The Future is Equal

Archives for April 16, 2015

Meet Mary, giving as part of an ongoing legacy

Mary has spent most of her working life helping others. As head of a home and family counselling service, she provided years of vital care and support to people experiencing difficult and stressful times.

Having finally taken up retirement, Mary now fully enjoys her time playing golf, catching up with family and friends, and taking up new interests. But helping others remains an important part of who she is.

“Oxfam is one of the main charities I support, and I do so because I feel that I want to reach out to the rest of the world who aren’t as fortunate as I am to live in a privileged country. Oxfam’s values and beliefs fit well with my own.

“Oxfam takes a practical approach and involves local people. That’s what real community development is all about.”

“I am confident my support, both now and in the future, will really change the lives of people living in poverty.”

Mary has travelled to many places around the world but it was a visit to rural Samoa that really opened her eyes to the way many people in poverty live and they lack basic resources we can take for granted.

“I know that by giving a hand up, many people can thrive. That’s why I really like the work Oxfam does with Rural Training Centres in Vanuatu. It meets the needs of everyone in the community – providing water and sanitation facilities, a place for young people to gain an education, and a place for communities to shelter during times of emergencies.”

Since retiring, Mary has had to keep a closer eye on how much she spends. “Every time I read a story about a community Oxfam has helped, I want to donate,” says Mary. Because  this isn’t always practical, Mary decided to leave a gift to Oxfam in her Will. Her family, friends and loved ones have also been included in her Will, but she’s recognised that it’s important for her to include a cause she feels passionate about.

“I am confident that my support, both now, and in the future, will really change the lives of people living in poverty.”

Meet Diana, a supporter since the 70s

Pledger Diana

Auckland grandma Diana Rutherford says she wakes up every single day and thinks how lucky she is with her life here in New Zealand. She loves her garden, she has enough food to eat, she can afford to keep her house nice and warm and as a devoted mum and grandma she has plenty to keep her busy.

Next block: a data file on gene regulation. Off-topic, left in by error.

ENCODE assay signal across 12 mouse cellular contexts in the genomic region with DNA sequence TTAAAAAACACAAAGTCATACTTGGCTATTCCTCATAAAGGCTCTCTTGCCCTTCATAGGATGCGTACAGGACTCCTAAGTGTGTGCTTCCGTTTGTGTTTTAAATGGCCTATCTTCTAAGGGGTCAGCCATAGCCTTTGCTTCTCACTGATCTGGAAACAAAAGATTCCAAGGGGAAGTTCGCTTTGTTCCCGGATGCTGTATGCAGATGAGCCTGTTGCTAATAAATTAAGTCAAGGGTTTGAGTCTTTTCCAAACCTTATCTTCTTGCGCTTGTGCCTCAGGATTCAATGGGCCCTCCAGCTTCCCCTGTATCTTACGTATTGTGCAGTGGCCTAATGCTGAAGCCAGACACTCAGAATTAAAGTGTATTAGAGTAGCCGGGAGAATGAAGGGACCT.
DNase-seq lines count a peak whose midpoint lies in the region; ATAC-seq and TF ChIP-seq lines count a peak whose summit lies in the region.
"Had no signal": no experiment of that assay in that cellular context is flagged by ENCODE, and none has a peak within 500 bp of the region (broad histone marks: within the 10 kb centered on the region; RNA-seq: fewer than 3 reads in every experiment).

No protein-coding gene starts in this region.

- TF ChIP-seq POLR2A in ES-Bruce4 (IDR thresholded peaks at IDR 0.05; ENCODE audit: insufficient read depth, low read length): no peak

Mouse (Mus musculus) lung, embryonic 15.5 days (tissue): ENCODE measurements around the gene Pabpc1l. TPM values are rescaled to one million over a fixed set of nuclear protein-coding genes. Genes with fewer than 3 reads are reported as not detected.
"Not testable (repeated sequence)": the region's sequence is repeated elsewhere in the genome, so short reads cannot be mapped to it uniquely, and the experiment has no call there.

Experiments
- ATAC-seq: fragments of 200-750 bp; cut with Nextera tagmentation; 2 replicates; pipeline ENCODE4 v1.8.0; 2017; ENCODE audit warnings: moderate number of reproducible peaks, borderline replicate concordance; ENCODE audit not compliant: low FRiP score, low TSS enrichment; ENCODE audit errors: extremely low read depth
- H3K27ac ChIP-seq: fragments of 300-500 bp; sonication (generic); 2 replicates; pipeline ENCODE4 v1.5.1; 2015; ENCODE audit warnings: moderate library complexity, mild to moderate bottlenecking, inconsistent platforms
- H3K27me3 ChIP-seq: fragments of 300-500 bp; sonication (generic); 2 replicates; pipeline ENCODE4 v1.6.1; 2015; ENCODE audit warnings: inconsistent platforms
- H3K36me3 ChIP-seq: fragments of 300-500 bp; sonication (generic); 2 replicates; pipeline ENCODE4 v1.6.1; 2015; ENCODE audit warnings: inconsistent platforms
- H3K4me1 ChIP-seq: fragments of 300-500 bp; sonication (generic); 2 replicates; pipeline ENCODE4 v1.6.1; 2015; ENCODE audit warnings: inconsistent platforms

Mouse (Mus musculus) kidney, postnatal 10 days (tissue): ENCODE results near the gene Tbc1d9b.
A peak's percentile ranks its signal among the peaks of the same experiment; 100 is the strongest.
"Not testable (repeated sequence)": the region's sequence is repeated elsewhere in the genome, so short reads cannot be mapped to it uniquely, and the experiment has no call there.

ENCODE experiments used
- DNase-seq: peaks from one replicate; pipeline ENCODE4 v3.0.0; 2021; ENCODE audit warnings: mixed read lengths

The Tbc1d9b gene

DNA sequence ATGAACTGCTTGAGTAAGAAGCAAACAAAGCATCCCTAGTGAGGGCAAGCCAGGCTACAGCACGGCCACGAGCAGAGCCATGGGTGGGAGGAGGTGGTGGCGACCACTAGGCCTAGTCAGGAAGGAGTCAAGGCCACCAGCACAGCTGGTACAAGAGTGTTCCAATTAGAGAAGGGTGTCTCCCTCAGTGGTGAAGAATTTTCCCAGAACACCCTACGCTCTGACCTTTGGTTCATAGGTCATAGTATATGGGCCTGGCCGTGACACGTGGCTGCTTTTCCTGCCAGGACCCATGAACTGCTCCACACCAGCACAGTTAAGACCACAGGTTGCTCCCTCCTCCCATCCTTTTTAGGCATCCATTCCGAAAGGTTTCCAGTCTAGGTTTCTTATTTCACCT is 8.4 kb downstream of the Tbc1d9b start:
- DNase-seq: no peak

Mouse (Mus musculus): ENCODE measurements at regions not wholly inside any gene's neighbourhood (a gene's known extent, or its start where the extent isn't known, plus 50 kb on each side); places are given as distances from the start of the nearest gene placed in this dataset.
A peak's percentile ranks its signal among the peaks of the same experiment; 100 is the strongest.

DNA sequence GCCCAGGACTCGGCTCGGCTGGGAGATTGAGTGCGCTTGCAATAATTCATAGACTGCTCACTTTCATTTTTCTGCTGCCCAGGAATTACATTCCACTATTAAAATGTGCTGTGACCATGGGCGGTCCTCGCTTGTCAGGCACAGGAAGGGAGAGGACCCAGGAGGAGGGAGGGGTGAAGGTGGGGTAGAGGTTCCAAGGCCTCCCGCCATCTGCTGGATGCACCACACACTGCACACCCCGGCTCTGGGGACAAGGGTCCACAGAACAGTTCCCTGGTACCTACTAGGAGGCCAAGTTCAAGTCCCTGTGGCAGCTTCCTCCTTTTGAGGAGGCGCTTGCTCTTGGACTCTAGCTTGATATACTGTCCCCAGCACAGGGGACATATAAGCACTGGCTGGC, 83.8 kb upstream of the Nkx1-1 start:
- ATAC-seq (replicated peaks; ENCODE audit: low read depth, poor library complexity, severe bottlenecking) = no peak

“I don’t do bored,” says Diana. “There’s just too much to do.”

Now a retired primary and special education teacher, Diana knows a thing or two about making a positive and lasting difference to people’s lives.

“Empowering people is the most important thing you can do. I support Oxfam because I know they believe in the same.”

“I’ve been an Oxfam supporter since the 1970s. I’ve always believed in finding the light in all people and helping them to be the best they can be. I support Oxfam because I love the way it’s about offering a hand up; giving people the education, skills and support to improve their situation.

“I’ve supported Oxfam in many different ways over the years. I currently volunteer at the Auckland office, and I’ve made financial donations, bought Oxfam Unwrapped gifts and campaigned for action on climate change.

“One particularly important way for me to know I’m doing something that will make a lasting difference is by leaving a bequest to Oxfam in my Will,” says Diana.

“It’s important for me to focus on what I can do and find the right balance. Leaving a bequest to Oxfam is something I know will make a lasting difference for people living in poverty and it’s something that fits in with what I can do right now.

“I’m certainly no goody two shoes but I do believe that in this life, you get back what you put in. We need to keep up the hope and faith in humanity. When I see things that are unfair, I have to do something about it. You have to get involved and make change. I really believe my life is enriched by what I give and what I do.”